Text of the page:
A U.N. official claims his warnings of a catastrophic cholera outbreak were stifled by a U.N. bureaucracy intent on keeping good relations with Zimbabwe’s dictator, Robert Mugabe.
Georges Tadonki, the former head of the Zimbabwe branch of the U.N. Office for the Coordination of Humanitarian Affairs (OCHA), was fired at the height of the cholera crisis in early January 2009 — in part, he says, because of the warnings he raised. He has appealed his termination, and his case opened before a U.N. dispute tribunal in Nairobi, Kenya, on 23 February 2010. International lawyer Robert Amsterdam, famous for defending the Russian political prisoner Mikhail Khodorkovsky, is Mr. Tadonki’s pro-bono legal counsel.
Between August 2008 and July 2009, about 98,600 people contracted cholera and more than 4,000 died. In April 2008, months before the initial outbreak exploded into a full-blown epidemic, Tadonki says he warned his superiors of the severe risk. But U.N. country director Agostinho Zacarias stifled that warning, Tadonki claims.
Tadonki claims that Zacarias forced him to significantly lower the initial prediction of cholera cases from 30,000 to 2,000 in the UN funding appeal launched in November 2008. “Because the government did not accept that there was cholera, the United Nations was forced to align with that position.” Both a high-level official from the opposition Movement for Democratic Change (MDC) who worked on the humanitarian response and Ed Schenkenberg van Mierop of the International Council of Voluntary Agencies (ICVA), confirmed that Tadonki had warned of a catastrophic outbreak.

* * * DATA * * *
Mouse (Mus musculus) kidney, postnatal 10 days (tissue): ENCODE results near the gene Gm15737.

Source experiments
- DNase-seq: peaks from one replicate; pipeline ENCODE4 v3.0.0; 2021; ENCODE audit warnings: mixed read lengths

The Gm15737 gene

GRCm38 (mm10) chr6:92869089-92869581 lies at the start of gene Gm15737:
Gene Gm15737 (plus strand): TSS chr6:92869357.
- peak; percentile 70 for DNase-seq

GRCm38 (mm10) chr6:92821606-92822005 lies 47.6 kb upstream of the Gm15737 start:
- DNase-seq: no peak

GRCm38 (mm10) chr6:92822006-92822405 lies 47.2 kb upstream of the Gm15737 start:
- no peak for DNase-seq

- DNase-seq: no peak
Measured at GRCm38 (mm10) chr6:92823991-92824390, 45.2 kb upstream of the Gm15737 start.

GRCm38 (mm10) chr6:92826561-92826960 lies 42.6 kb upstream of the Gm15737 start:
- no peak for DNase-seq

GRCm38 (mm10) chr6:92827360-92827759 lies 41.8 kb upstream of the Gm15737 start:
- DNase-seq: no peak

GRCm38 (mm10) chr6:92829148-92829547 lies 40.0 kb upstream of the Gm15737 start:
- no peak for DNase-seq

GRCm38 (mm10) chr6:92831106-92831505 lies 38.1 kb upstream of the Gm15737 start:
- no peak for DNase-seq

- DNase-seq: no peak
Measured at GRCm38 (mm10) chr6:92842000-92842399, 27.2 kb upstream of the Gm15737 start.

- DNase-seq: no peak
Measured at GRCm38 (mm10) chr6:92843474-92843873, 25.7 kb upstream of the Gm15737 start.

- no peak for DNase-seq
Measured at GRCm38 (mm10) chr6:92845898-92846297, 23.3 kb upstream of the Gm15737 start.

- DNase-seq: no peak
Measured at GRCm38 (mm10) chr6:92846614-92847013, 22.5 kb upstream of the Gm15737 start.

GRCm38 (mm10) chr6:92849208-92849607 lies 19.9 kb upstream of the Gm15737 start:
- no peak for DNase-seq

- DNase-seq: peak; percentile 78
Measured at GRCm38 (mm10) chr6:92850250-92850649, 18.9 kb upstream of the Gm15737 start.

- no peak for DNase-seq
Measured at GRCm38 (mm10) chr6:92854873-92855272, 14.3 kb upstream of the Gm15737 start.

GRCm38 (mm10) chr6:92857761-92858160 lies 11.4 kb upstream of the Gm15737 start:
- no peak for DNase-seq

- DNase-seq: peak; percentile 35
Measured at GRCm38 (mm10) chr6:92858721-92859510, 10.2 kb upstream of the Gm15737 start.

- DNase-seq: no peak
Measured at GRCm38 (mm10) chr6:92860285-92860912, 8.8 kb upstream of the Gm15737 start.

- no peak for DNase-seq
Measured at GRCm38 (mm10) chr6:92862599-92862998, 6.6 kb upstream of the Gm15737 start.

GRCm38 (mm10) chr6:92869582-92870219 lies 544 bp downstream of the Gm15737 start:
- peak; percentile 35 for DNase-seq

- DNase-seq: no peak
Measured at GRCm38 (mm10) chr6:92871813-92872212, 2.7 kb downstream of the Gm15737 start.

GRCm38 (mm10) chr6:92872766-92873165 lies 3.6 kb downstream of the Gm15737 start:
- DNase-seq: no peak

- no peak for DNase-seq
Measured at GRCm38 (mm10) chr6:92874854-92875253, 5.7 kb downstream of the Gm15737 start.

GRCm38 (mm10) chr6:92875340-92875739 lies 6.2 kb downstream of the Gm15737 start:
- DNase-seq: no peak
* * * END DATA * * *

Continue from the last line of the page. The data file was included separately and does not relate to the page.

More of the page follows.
Although some facts are in dispute, Tadonki’s story highlights the perils of U.N. engagement in authoritarian states such as Zimbabwe.
In response to the claim that the figures in the November 2008 UN appeal document had been manipulated, OCHA’s Deputy Spokesman told Inner City Press that “the prediction of 2,000 was realistic when it was made”, comparing it to the previous cholera outbreak in 2002, when 3,125 people were infected and 192 died.
Some U.N. officials contested Tadonki’s allegations, including a former U.N. agency head who told Foreign Policy that “the actual size of the cholera outbreak was larger than anyone (including Tadonki) had forecasted.” And some claimed Tadonki’s clash with Zacarias was due to poor performance, which is cited in U.N. internal reports as the reason for his firing, not his efforts to sound the alarm.
There are also conflicting reports about the response of the World Health Organization (WHO), which lead the health response. WHO representative in Harare, Custodia Mandlhate, told Foreign Policy that she, Zacarias, and the country head of UNICEF had finally “decided to go and see the minister of health … and convinced him to declare cholera an emergency.”
Schenkenberg, however, said that WHO “didn’t have its first meeting [to begin coordinating operations] until the first week of December” — after the government had already declared the cholera emergency. Nor had Zacarias pushed the WHO to do so, according to Schenkenberg.
Commenting on the Tadonki case, Wall Street Journal columnist Marian L. Tupy reminds us that “the crisis started when the Mugabe government nationalized Zimbabwe’s water supply in 2005 but soon ran out of money to maintain the infrastructure and treat the water […]. In 2008 the government shut down the water supply altogether, reducing the people in the urban areas to scavenge for water in ponds and sewers. Since the Zimbabwean health-care system collapsed along with the rest of the economy, the U.N. effectively became responsible for providing the necessary aid to tackle the emerging health crisis”.